In this week’s blog, we take a look at how to monitor the efficiency of your Lightblades mirrors, and demonstrate the importance of doing so.
We have mentioned in the past about the effect of dirt on the optics and the detriment to performance – but what does that actually look like and how much does it really affect the cutting or engraving output?
There is a big benefit to cleaning the mirrors – beyond the obvious, as it will actually help you to save money.
We have seen customers convinced that their tube is exhausted and needs to be replaced. Symptoms are typically increased power and reduced speed to cut the materials.
When an engineer has attended site, the optics are normally the first point of call for any checks. Often on inspection the optics are coated or damaged and a good clean or, in the worst case – a new set of mirrors, has restored the output power at the nozzle to within a few percent of new.
Mirrors are around £20 each, whereas a new tube can range from £200 – £1,500 depending on power.
So; its important to keep an eye on the cleanliness of your optics. Last week, we took a look at the basics of cleaning the lens, this week we look at the mirrors.
The mirrors on the Lightblade are made from Molybdenum, it’s a pretty resilient material and far harder wearing than the lens’. As such, we put Acetone in the Optics Cleaning kit supplied with your Lightblade – please do not use this to clean the lens….(that’s what the IPA is for).
How to clean your Mirrors.
The mirror cleaning process is summarised below, before we get started you will need the following from the optics cleaning kit:
- Cotton Buds
- Lens tissue/Lens wipes (do not use tissue/loo roll/swabs etc – these might scratch or leave dust and debris on the mirror)
Cleaning the Mirrors:
- Dip a cotton bud in the Acetone.
- Gently (but not to gently) rub the Acetone onto the mirror face in a circular motion.
- Repeat, if necessary.
- Important – Acetone will leave a residue on the mirror as it dries, make sure you polish the mirror with the Lens wipe as the final step.
- Beam alignment check.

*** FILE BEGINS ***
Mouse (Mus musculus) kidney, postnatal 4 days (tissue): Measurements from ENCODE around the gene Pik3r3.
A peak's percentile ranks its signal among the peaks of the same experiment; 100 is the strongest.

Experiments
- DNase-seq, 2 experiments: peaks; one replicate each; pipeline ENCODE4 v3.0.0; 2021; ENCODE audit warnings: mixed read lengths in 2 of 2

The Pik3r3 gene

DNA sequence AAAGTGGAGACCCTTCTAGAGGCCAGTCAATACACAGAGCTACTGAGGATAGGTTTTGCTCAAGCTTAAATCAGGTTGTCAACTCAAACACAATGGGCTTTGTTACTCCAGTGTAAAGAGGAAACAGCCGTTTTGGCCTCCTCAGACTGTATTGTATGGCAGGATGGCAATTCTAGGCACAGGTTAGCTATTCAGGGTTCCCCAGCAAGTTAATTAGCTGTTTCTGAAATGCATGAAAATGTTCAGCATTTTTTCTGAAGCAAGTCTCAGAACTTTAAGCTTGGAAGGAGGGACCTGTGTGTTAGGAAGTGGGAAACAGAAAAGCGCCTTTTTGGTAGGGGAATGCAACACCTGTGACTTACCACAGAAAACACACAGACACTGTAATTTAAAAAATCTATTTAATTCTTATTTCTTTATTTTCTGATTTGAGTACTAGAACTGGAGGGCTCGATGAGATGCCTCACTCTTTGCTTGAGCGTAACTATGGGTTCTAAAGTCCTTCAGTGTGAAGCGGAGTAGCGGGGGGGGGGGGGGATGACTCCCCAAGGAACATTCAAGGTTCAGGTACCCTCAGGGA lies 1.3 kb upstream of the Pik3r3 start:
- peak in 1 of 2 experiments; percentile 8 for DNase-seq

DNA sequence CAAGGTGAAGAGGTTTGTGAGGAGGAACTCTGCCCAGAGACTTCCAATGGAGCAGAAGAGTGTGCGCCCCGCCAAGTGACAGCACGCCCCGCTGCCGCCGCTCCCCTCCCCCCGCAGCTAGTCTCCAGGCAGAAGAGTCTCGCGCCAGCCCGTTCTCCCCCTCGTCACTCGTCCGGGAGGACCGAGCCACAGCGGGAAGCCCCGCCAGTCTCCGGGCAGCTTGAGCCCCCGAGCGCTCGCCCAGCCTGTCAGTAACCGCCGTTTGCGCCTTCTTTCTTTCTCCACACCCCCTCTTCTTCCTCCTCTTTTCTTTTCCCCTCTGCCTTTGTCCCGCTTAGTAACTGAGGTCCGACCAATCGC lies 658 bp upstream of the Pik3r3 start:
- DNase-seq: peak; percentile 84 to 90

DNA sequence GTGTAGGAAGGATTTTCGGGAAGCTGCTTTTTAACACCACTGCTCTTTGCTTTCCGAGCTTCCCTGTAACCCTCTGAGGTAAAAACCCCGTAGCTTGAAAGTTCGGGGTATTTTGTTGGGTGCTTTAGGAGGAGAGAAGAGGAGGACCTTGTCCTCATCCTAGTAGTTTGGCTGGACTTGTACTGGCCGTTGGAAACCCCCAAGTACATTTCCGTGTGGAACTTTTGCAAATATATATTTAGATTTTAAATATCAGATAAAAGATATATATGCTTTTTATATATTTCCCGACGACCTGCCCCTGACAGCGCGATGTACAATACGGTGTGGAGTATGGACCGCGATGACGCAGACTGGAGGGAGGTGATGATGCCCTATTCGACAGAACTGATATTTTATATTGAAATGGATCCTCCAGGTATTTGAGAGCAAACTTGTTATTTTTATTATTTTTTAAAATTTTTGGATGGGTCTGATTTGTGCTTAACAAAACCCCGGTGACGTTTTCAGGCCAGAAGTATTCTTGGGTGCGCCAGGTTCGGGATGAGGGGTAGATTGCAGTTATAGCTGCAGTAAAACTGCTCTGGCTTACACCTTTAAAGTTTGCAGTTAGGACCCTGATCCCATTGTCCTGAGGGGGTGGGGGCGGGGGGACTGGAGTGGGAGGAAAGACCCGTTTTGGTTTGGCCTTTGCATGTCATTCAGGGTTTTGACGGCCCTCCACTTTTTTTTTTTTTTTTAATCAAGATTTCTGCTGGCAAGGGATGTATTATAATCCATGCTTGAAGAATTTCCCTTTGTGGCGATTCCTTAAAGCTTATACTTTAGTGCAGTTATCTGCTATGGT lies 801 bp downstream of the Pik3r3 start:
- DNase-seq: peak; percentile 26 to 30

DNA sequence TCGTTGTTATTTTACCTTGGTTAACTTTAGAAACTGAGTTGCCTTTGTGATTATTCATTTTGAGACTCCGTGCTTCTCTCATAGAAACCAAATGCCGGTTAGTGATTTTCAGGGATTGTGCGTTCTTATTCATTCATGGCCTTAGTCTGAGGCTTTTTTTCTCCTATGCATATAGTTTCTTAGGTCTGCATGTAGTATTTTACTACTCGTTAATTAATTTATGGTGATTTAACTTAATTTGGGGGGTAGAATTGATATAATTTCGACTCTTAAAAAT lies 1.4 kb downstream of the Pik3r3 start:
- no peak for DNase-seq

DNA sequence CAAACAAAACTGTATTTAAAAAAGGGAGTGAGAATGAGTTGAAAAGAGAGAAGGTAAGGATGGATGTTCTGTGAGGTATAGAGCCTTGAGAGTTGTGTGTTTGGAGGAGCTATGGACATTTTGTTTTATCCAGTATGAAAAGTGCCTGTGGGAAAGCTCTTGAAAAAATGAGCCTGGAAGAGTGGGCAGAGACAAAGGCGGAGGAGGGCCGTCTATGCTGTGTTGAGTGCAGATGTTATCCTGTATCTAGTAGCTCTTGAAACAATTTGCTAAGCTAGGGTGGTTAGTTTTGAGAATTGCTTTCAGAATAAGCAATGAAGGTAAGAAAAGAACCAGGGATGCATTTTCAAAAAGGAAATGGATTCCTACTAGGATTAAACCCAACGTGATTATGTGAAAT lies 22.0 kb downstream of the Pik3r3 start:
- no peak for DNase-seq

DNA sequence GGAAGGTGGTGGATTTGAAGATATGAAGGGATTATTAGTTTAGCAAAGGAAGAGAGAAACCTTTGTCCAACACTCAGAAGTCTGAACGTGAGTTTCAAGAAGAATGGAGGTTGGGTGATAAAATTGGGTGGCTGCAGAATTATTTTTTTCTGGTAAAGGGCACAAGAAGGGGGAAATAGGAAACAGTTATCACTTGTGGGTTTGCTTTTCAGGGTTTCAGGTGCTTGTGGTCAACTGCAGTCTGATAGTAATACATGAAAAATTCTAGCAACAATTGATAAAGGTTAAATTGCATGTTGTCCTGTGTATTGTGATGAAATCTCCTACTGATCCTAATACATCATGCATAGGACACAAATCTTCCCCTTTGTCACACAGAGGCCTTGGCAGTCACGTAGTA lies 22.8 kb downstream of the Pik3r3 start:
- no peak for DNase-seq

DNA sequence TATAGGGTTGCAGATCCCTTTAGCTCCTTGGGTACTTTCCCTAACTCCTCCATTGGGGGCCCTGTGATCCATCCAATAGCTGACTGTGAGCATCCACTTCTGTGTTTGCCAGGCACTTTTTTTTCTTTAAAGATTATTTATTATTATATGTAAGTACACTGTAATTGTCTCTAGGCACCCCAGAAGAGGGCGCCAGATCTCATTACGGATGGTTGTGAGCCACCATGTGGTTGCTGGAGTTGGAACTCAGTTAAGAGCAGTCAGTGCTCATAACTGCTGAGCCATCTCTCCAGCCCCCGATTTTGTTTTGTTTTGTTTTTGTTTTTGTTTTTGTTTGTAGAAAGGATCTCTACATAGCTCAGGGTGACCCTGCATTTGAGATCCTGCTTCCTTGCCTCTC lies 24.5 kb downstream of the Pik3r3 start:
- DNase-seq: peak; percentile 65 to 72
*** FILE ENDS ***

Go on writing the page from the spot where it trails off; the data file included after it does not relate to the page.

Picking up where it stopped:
Hey Presto! Nice, clean, residue free mirrors that should be efficient in transmitting the beam from the tube to the nozzle.
A beam alignment is worth doing, as cleaning the mirrors may shift them in the housings and alter the beam path.
What do we mean by Mirror efficiency?
Many people take mirrors to be 100% efficient – this is actually not the case, you will loose energy, dissipated as heat or scattered light, every time the beam hits a mirror.
The mirrors on the Lightblade are >98% efficient, its just physics – unless you are in possession of a perpetual motion machine, you will always loose energy somewhere in the process (if you do have a perpetual motion machine – please feel free to get in touch, I have some great ideas).
There are 3 mirrors in the beam path, if you lose 2% at every mirror, it can have quite an effect:
- Tube output: 100W
- Mirror 1 (98% efficient): 100 x 0.98 = 98W
- Mirror 2 (98% efficient): 98 x 0.98 = 96W
- Mirror 3 (98% efficient): 96 x 0.98 = 94W
- Lens (98% efficient): 96 x 0.98 = 92W
That’s a drop of 8W from the tube to the nozzle on clean, new optics alone. This is part of the reason that Thinklaser use over spec tubes in the Lightblade range.
For example; our 80W machines use a 90W tube, so we know we are getting 80W at the nozzle. We also check this output and match machine to tube during the PDI process, so when your machine arrives you can be confident your machine is delivering the specified output at the nozzle.
But, how can you check this for yourself?
Enter the Dohickey
Thinklaser engineers are in possession of a Coherant power meter – these cost around £650 each but are very accurate and quick to test the beam output. A more cost effective and similarly effective system is the Dohicky (or laser power meter) at around £90.
This device can quickly tell you how much power is output from the tube and how much power is being lost at the mirrors by completing some simple calculations.
The calculation is as follows:
(Finish temperature – Start temperature) x 2 = Power output in W
I will leave it to the master himself to demonstrate the use of his Dohicky the laser power meter and the correct mirror cleaning process.
The test files are available here: https://we.tl/t-Ez0PeQeW2r
And with that, we hand you over to our tame super user;
Some say, that if he were to hold a laser cutting contest, it would be top secret and held on his private island, and that his Lightblade is actually called Bolo…… all we know is that he is called Russ.
Both the laser cleaning kit and the Dohicky are available through Thinklaser, please get in touch for more details on 01737 826902 or email us on firstname.lastname@example.org.